Could Italy win their first European Championship since 1968? Ciaran Bonass takes a look at the betting markets.
A nation never lacking in self-confidence who indulge in the mentality that if you’ve got it, flaunt it, Italians are as proud of their football team as their sense of style, but the group of players they’ll bring to this summer’s European Championships really don’t look to have an awful lot to flaunt despite the enticing 14/1 available on an Azzurri triumph.
While Giovanni Trapattoni continues to divide opinion as a result of the negative approach Ireland have adopted during his reign, the Italian’s constrictive approach is par for the course in his homeland where clean sheets are as sought after as a glut of goals and ‘the beautiful game’ is an afterthought to the pragmatic viewpoint that if you don’t concede many, you won’t lose very often. This is nothing new, we are, after all, talking about the country which introduced Catenaccio, or bolted door, defending to the world – although it was Heleno Herrera, an Argentine, who implemented the tactic most effectively, history fans. The difference this time around is that the means are entirely justified, much the same as in Ireland’s case, by a frankly amazing shortage of attacking talent for a country with four World Cup titles to their name.
Italy romped home in a distinctly average qualifying group which saw a distinctly below average Estonia finish second ahead of a oddly out of sorts Serbia in third, conceding only two goals in the process and making them comfortably the most miserly defence of any in qualifying. So far, so predictable, but the notable thing regarding the Italian qualifying campaign was their reliance on Antonio Cassano for goals, the AC Milan attacker was often ignored by national management in the past but hit six in ten appearances while Giampaolo Pazzini, with two, was the only other player to score more than one in qualifiers. That would be a glaring statistic in itself but it is compounded by the potentially career-threatening heart condition which Cassano was found to be suffering from in November and would appear, barring a truly miraculous turnaround, to have ruled him out of the tournament.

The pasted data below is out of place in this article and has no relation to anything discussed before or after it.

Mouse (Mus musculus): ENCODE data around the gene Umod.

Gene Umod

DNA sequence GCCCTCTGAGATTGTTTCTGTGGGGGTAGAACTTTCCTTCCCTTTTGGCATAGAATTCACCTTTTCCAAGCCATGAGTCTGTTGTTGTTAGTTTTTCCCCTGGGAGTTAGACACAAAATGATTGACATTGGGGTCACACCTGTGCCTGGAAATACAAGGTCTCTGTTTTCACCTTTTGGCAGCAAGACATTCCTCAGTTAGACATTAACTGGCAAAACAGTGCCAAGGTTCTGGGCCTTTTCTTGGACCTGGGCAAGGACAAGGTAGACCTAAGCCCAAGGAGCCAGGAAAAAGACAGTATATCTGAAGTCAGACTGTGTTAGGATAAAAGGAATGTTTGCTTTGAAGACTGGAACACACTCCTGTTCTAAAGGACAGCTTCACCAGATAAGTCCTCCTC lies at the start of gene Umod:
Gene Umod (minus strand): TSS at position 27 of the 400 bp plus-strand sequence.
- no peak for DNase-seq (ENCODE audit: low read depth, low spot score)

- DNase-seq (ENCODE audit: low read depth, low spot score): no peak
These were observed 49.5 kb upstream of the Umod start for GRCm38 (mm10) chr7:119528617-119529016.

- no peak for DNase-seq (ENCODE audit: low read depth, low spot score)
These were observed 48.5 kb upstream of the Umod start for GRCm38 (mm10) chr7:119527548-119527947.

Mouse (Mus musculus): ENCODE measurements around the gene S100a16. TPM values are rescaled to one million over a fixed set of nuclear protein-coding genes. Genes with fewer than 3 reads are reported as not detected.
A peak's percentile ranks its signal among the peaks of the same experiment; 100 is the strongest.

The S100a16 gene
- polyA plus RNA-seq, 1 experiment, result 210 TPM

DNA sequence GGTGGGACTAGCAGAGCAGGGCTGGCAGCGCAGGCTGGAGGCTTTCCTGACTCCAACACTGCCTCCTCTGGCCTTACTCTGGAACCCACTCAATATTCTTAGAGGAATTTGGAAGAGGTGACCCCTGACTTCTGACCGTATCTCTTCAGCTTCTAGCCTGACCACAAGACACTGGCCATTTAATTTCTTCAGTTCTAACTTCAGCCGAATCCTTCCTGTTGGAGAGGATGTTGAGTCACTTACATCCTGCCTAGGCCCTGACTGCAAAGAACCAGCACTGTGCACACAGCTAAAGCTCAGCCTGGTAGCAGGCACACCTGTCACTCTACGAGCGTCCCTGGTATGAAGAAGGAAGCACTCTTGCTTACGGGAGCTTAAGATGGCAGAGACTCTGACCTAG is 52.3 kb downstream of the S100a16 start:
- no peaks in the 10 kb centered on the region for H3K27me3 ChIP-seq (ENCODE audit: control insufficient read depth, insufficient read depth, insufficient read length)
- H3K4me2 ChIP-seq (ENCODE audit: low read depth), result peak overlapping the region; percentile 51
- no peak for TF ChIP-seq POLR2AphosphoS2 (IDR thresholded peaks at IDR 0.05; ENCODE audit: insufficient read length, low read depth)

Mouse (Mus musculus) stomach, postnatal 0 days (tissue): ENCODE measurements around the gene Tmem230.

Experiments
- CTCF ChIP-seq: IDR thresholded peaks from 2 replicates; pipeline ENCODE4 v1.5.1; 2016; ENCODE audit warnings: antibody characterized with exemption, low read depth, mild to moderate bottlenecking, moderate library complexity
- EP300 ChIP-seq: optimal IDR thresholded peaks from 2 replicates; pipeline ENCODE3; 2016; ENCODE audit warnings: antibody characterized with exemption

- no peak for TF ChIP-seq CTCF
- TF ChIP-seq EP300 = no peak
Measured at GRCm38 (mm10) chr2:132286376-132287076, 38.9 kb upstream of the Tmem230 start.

Cassano’s absence, in conjunction with the cruciate knee ligament injury suffered by Giusseppe Rossi which will make it extremely difficult for the Villarreal striker to recover in time to take his seat on the plane to Poland, has left Italy boss Cesare Prandelli looking particularly bereft of real firepower and his alternative options are limited. Mario Balotelli is an explosive talent in just about every possible sense of the word but somebody who can’t be trusted to procure the contents of their mother’s shopping list is unlikely to be entrusted with implementing a rigid gameplan for any manager, never mind an Italian one, and Prandelli’s exclusion of the Manchester City player from the squad for the 1-0 friendly loss to the USA in late February doesn’t bode well for the volatile hitman. Pazzini is likely to lead the line but he rarely starts for Inter Milan so will hardly arrive at the tournament full of confidence either.
Attacking has rarely been an Italian strength, but even a spine as solid as that given by Gianluigi Buffon in goal, Giorgio Chiellini at the heart of defence and Danielle De Rossi in midfield will need to offer a threat up front to make a real impact at Euro 2012 and it’s this crucial threat that Italy are sorely lacking and will cost them dearly.